Innovative Process for the Synthesis of Vanadyl Pyrophosphate As a Highly Selective Catalyst for n-Butane Oxidation


Vanadyl pyrophosphate (VPO) catalysts are used for the selective oxidation of light alkanes, which are based on vanadyl hydrogen phosphate hemihydrate (VOHPO₄·0.5H₂O) as the precursor. Catalyst precursor with well-defined crystal size has been successfully synthesized for the first time, using a simple one-step high-pressure autoclave that was surfactant-free and water-free method with significantly lower temperature and shorter reaction time. VOHPO₄·0.5H₂O was prepared from V₂O5 using an isobutanol, 1-pentanol, 1-heptanol and 1-dectanol as both solvent and reducing agent at elevated temperatures (100, 120, and 150°C). This new method significantly reduced the preparation time and lowered production temperature (50%) of catalyst precursor (VOHPO₄·0.5H₂O) when compared to conventional hydrothermal synthesis methods. VOHPO₄·0.5H₂O can be obtained at temperature far below 150°C. It was found that the presence of 1-heptanol and 1-decanol in the reaction mixtures is crucial for obtaining a well-defined crystal size of precursor phase and solely generated impurity [VO(H₂PO₄)₂]. Our findings show that both the phase composition and morphology of vanadium phosphate can be influenced by the use of different reducing agents and temperatures during the preparation process. This new methodology produces catalysts with a much higher surface area (ca. 23m2g-1) compared with those materials prepared by slow hydrothermal synthesis (ca. 9.5m2g-1). Finally, the yield of maleic anhydride was significantly increased from 21.3% for conventional catalyst to 37.9% for the new solvothermal catalyst.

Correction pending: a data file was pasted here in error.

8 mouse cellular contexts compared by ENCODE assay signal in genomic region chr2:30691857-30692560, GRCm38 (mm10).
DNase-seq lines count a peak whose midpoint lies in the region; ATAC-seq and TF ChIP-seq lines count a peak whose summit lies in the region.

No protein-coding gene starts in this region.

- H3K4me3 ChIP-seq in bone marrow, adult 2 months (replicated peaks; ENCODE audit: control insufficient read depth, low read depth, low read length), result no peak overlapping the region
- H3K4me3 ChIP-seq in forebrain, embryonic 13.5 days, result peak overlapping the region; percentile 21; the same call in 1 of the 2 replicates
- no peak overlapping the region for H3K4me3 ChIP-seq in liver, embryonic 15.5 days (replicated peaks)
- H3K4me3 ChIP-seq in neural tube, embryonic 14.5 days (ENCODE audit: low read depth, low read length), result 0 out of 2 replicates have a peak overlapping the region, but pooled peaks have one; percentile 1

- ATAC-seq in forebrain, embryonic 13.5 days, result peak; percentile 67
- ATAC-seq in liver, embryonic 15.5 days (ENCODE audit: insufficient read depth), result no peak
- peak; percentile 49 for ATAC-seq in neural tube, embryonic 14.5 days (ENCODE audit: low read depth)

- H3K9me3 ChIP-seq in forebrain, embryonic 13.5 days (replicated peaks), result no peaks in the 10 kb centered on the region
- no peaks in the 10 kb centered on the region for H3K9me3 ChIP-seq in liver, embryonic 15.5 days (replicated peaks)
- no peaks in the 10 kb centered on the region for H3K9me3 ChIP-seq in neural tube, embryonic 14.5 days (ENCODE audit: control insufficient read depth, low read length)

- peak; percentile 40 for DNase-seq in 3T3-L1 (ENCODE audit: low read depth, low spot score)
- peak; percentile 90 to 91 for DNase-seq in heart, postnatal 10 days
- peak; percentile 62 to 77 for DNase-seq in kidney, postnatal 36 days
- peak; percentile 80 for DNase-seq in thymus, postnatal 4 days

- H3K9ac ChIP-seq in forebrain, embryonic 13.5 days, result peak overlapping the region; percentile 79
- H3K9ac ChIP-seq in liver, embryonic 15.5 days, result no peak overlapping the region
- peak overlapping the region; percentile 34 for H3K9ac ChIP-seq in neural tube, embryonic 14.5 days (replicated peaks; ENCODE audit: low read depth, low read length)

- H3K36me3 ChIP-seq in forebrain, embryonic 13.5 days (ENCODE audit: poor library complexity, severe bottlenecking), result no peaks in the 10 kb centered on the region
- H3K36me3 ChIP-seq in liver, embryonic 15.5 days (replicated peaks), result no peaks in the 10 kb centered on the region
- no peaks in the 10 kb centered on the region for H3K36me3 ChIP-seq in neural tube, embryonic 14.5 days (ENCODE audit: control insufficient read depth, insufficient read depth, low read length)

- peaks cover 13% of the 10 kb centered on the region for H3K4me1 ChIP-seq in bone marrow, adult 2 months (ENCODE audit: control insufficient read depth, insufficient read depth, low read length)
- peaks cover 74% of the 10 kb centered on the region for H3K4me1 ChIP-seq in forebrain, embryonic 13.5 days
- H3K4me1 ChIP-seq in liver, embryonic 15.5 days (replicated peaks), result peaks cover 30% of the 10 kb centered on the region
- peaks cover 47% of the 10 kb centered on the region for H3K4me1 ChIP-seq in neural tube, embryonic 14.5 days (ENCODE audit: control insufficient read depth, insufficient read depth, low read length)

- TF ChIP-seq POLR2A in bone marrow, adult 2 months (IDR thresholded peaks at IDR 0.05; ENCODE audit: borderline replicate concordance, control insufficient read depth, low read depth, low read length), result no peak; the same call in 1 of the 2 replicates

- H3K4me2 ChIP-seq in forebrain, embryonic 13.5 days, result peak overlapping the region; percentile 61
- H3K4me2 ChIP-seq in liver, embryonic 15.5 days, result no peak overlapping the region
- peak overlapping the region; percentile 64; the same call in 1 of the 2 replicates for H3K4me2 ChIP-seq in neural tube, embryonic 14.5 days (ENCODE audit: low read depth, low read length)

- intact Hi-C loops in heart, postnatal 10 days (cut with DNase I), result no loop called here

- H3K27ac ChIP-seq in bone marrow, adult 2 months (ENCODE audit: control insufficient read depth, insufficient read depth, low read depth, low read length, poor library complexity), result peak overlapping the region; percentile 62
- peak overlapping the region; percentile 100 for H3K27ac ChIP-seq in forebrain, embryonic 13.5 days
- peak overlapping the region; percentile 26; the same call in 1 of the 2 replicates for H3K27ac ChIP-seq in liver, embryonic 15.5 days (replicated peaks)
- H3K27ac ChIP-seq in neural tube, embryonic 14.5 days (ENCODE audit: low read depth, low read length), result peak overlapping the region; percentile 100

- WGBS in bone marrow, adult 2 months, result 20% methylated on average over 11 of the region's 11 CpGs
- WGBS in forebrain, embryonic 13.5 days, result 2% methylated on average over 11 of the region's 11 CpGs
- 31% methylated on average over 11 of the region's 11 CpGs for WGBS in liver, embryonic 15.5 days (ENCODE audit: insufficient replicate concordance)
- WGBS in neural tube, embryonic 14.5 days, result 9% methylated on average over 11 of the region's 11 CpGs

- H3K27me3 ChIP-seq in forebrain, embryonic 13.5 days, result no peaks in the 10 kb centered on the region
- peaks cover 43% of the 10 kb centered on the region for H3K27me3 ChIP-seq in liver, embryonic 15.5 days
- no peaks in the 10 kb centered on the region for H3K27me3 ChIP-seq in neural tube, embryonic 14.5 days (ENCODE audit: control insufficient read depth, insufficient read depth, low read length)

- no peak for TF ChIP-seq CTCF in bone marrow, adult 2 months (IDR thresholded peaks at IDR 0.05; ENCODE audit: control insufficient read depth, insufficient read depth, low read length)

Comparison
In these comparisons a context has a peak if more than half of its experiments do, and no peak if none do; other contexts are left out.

Chemical and Biochemical Engineering

Keywords and Phrases

High-Pressure Autoclave; n-Butane Oxidation; Solvothermal Synthesis; Vanadyl Hydrogen Phosphate Hemihydrate; Vanadyl Pyrophosphate; Butane; Catalysts; Crystal Impurities; Grain Size and Shape; Hydrogen; Maleic Anhydride; Oxidation; Pressure Vessels; Reducing Agents; Surface Active Agents; Vanadium; Vanadium Compounds; Hydrothermal Synthesis; Vanadyl Pyrophosphate Catalysts

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Article - Journal

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© 2010 Elsevier, All rights reserved.

Publication Date

01 Nov 2010